The scheme will deliver economic growth and increase infrastructure investment to the UK which will create jobs for trade professionals including electricians, plumbers and gas engineers.
Mr Osborne said: “Today’s announcement aims to make mortgages and loans cheaper and more easily available, providing welcome support to businesses that want to expand and families aspiring to own their home.”
It is expected that banks currently offering loans through the National Loan Guarantee Scheme (NLGS) will continue to offer their NLGS branded product.
The Chancellor said: “The NLGS has made a real difference, with over 16,000 cheaper loans worth over £2.5bn already offered to businesses across the UK. In many cases, the money saved has meant an extra person employed who otherwise still might be looking for work.
“The more generous FLS has officially opened for business and will in time effectively take over from the NLGS, delivering credit easing to the whole economy.”
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Gas and electrical work is crucial for the health and safety of every household and must not be underestimated at any time – MPs have warned.
The Communities and Local Government Committee recently produced a report looking at the potential risks of doing DIY work in high risk level trades such as gas and electrics. The report also aims to raise public awareness about health and safety procedures, as well as encouraging people to work more responsively.
The report suggests that electrical equipment sold in DIY stores should be labelled with signs, warning that it is illegal for a none qualified person to carry out electrical work in the home, such as the installation of electrical sockets. It also states that all electrical checks need to meet the requirements of the Building Control Service.
The Committee estimates that too many home owners do not realise the danger of undertaking gas and electric work in their homes. It also concludes that too often people are using sub –standard engineers who do not take full liability for faulty gas or electrical work.
Clive Betts, Chair of the Communities and Local Government Committee, said that more needs to be done to alert households of the dangers of using sub-standard electricians. He also emphasised the importance of completing regular maintenance checks on electrical circuits in the home.
Mr Betts said: “The committee will be writing to all the big electrical/DIY stores to highlight this key recommendation. Such labelling is vital to reinforce the important message to the general public that they must use a registered electrician to carry out electrical work in the home. It will also reinforce a broader health and safety message that electrical work can potentially be extremely hazardous.”
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Train4TradeSkills Radio: Manuel Aquino talks about training as an electrician with Train4TradeSkills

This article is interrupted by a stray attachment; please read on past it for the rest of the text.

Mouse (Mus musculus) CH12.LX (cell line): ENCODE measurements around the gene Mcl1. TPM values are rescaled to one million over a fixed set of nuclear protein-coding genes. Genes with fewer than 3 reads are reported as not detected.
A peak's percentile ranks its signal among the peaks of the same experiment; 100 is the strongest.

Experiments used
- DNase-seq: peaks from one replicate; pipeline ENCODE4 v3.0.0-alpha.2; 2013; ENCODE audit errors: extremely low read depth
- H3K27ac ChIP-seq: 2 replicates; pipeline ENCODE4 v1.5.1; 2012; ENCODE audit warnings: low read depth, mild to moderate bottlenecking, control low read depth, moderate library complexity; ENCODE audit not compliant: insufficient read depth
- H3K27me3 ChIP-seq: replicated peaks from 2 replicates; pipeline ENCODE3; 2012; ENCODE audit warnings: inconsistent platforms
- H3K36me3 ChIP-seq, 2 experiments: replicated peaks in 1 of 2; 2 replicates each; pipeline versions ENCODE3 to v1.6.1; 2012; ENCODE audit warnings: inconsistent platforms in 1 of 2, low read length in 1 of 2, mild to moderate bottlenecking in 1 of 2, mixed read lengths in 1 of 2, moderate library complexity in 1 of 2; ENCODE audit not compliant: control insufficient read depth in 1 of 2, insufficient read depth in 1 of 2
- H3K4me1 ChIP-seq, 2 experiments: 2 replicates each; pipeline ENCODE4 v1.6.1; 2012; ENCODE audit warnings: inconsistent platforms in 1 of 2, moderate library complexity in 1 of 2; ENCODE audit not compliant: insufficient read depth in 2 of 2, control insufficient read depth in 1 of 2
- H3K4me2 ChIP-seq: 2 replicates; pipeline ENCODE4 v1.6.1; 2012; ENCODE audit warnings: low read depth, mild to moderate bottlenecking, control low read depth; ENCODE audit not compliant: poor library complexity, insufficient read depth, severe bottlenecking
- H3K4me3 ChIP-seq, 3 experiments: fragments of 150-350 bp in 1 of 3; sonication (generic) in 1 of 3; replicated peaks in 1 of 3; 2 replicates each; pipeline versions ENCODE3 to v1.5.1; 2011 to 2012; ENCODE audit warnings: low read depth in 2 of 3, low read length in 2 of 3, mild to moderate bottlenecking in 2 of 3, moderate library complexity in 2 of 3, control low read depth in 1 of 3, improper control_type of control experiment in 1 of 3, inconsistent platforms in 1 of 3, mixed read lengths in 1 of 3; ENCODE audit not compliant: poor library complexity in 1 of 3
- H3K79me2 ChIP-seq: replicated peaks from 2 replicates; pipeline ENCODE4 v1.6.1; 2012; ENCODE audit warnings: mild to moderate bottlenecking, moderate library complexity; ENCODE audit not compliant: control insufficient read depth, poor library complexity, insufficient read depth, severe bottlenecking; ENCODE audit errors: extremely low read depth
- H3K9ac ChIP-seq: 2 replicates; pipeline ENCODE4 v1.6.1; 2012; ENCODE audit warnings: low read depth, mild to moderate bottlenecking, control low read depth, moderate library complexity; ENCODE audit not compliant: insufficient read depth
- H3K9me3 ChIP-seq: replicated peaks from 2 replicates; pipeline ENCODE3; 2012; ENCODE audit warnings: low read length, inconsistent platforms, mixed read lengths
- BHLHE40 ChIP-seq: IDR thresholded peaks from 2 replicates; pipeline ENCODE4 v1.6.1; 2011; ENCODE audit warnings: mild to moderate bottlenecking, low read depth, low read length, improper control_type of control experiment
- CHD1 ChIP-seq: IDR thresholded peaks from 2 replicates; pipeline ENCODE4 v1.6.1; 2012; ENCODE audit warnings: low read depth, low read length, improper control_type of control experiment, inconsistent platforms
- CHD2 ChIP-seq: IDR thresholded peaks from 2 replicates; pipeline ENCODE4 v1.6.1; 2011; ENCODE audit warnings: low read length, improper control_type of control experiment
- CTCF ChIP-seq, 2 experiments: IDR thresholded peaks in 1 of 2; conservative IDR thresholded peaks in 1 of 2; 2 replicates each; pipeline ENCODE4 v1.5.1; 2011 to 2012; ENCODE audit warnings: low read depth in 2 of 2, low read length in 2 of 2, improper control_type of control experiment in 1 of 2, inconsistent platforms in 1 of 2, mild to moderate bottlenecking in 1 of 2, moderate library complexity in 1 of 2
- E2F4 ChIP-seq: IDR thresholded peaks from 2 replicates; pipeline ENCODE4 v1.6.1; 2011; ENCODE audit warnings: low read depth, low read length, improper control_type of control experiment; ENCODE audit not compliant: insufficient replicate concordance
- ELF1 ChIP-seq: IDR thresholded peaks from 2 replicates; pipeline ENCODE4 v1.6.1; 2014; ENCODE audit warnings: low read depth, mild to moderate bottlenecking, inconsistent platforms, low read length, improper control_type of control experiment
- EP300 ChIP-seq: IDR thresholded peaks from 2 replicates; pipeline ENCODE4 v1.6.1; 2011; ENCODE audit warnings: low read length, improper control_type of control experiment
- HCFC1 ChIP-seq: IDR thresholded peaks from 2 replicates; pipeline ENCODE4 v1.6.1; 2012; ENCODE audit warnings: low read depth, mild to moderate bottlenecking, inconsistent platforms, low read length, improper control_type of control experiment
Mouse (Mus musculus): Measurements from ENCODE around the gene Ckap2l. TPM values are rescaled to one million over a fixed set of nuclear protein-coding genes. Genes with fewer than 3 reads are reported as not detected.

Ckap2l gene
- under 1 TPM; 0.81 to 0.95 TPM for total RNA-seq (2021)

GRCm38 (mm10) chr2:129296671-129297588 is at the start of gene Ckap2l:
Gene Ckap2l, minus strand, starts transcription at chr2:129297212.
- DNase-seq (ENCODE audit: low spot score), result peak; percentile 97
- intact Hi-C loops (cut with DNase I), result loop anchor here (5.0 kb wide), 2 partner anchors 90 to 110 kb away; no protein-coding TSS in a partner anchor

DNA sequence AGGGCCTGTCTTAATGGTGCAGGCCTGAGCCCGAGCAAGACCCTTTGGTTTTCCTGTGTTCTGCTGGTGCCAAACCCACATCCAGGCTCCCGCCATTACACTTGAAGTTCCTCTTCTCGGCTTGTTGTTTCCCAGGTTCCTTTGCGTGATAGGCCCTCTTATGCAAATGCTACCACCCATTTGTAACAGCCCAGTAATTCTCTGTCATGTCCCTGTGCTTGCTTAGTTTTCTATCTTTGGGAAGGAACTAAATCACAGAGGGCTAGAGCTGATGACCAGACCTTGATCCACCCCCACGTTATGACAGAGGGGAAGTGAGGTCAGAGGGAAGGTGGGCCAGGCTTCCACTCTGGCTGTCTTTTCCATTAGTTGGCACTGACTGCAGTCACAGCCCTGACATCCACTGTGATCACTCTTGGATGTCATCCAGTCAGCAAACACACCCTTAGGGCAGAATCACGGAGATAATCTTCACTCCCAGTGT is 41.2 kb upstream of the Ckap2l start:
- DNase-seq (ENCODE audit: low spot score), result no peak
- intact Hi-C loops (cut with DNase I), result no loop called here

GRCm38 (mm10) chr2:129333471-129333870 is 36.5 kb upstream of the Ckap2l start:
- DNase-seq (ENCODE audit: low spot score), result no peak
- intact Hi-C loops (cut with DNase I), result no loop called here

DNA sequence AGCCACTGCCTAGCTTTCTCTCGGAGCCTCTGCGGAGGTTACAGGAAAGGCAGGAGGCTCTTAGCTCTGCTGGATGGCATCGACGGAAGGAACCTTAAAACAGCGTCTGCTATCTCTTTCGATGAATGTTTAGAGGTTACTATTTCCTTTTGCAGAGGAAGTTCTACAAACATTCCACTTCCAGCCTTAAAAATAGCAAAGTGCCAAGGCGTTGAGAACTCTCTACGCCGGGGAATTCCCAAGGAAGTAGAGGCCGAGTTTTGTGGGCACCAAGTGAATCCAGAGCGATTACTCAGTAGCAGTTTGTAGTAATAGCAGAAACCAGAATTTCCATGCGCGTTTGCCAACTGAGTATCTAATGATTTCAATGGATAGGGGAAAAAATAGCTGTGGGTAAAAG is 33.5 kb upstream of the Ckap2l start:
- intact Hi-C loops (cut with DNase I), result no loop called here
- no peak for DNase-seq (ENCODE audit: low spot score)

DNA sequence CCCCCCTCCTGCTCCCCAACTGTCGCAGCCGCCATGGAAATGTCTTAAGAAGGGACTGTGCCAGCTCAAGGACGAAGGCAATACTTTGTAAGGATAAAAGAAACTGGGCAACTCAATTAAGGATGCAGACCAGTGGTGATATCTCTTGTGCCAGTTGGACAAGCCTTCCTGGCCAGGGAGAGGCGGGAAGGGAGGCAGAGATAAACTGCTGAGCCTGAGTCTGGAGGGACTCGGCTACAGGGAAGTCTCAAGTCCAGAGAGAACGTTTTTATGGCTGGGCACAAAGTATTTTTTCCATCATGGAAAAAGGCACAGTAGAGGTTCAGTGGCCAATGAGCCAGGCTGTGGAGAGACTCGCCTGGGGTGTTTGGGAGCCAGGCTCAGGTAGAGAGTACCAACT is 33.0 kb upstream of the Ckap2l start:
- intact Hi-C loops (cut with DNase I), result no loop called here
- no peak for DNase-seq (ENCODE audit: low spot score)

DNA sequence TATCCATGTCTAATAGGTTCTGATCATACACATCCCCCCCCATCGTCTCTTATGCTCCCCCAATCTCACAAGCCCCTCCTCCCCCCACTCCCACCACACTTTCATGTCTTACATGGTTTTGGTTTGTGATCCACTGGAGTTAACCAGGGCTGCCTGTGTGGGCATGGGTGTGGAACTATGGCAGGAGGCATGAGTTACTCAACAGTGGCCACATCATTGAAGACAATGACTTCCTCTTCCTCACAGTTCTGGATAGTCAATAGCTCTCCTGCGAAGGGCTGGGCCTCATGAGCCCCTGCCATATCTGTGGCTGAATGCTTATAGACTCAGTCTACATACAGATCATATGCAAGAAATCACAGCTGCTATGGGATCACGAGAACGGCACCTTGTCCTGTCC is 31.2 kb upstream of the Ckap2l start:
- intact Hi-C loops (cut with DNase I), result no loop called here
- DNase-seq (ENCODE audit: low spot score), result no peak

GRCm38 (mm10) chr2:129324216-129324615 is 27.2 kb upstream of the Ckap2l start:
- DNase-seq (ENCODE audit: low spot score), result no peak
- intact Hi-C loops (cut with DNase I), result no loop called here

Train4TradeSkills Radio: Mahmoud Howila talks about training as an electrician with Train4TradeSkills
You can listen to Mahmoud’s Interview from Train4TradeSkills Radio via AudioBoo at www.audioboo.fm/train4tradeskills
Train4TradeSkills Radio:Edward Frankish talks about training as an electrician with Train4TradeSkills
You can listen to Edward’s Interview from Train4TradeSkills Radio via AudioBoo at www.audioboo.fm/train4tradeskills
Train4TradeSkills Radio: Chris Niedbala talks about training as an electrician with Train4TradeSkills
The research shows that young people from the North of England are 70% more likely to enrol on an apprenticeship than their counterparts in affluent areas of London and the South East.
Jane Scott Paul, chief executive of AAT, said: “London boroughs, despite being amongst the most affluent in the country, also have huge pockets of deprivation and it begs the question whether youngsters are all equally aware of opportunities available to them.”
Mrs Paul added that giving people the chance to train and become professionally qualified is a key priority for the government because it will provide them with the best routes into jobs and a career.
Director of a leading training provider, Train4TradeSkills, Mike Head shared the importance for people of a wider age group to learn new skills and gain professional trade qualifications. He thinks the interest in becoming a qualified professional extends beyond the usual apprenticeship age.
Mr Head believes it is likely the difference in the uptake of apprenticeships between the North and the South of England to be a result of cultural differences, unemployment levels and economic prosperity as well as the perception of becoming an apprentice in the ‘affluent South’.
He expressed that the focus of apprenticeships will change and vocational careers are going to become more popular due to recent government investments.
Mr Head said: “There is a move towards widening the availability of higher level apprenticeships to bridge the earnings gap traditionally associated with graduate and non-graduate pay which will be helpful for many people who are entering into training.”
“The prospects of so much economic uncertainty will bolster interest in apprenticeships generally; trades apprenticeships in particular, especially in areas where the Government is committed to hitting targets and to increase spending, such as renewable energies.” added Director Mike Head.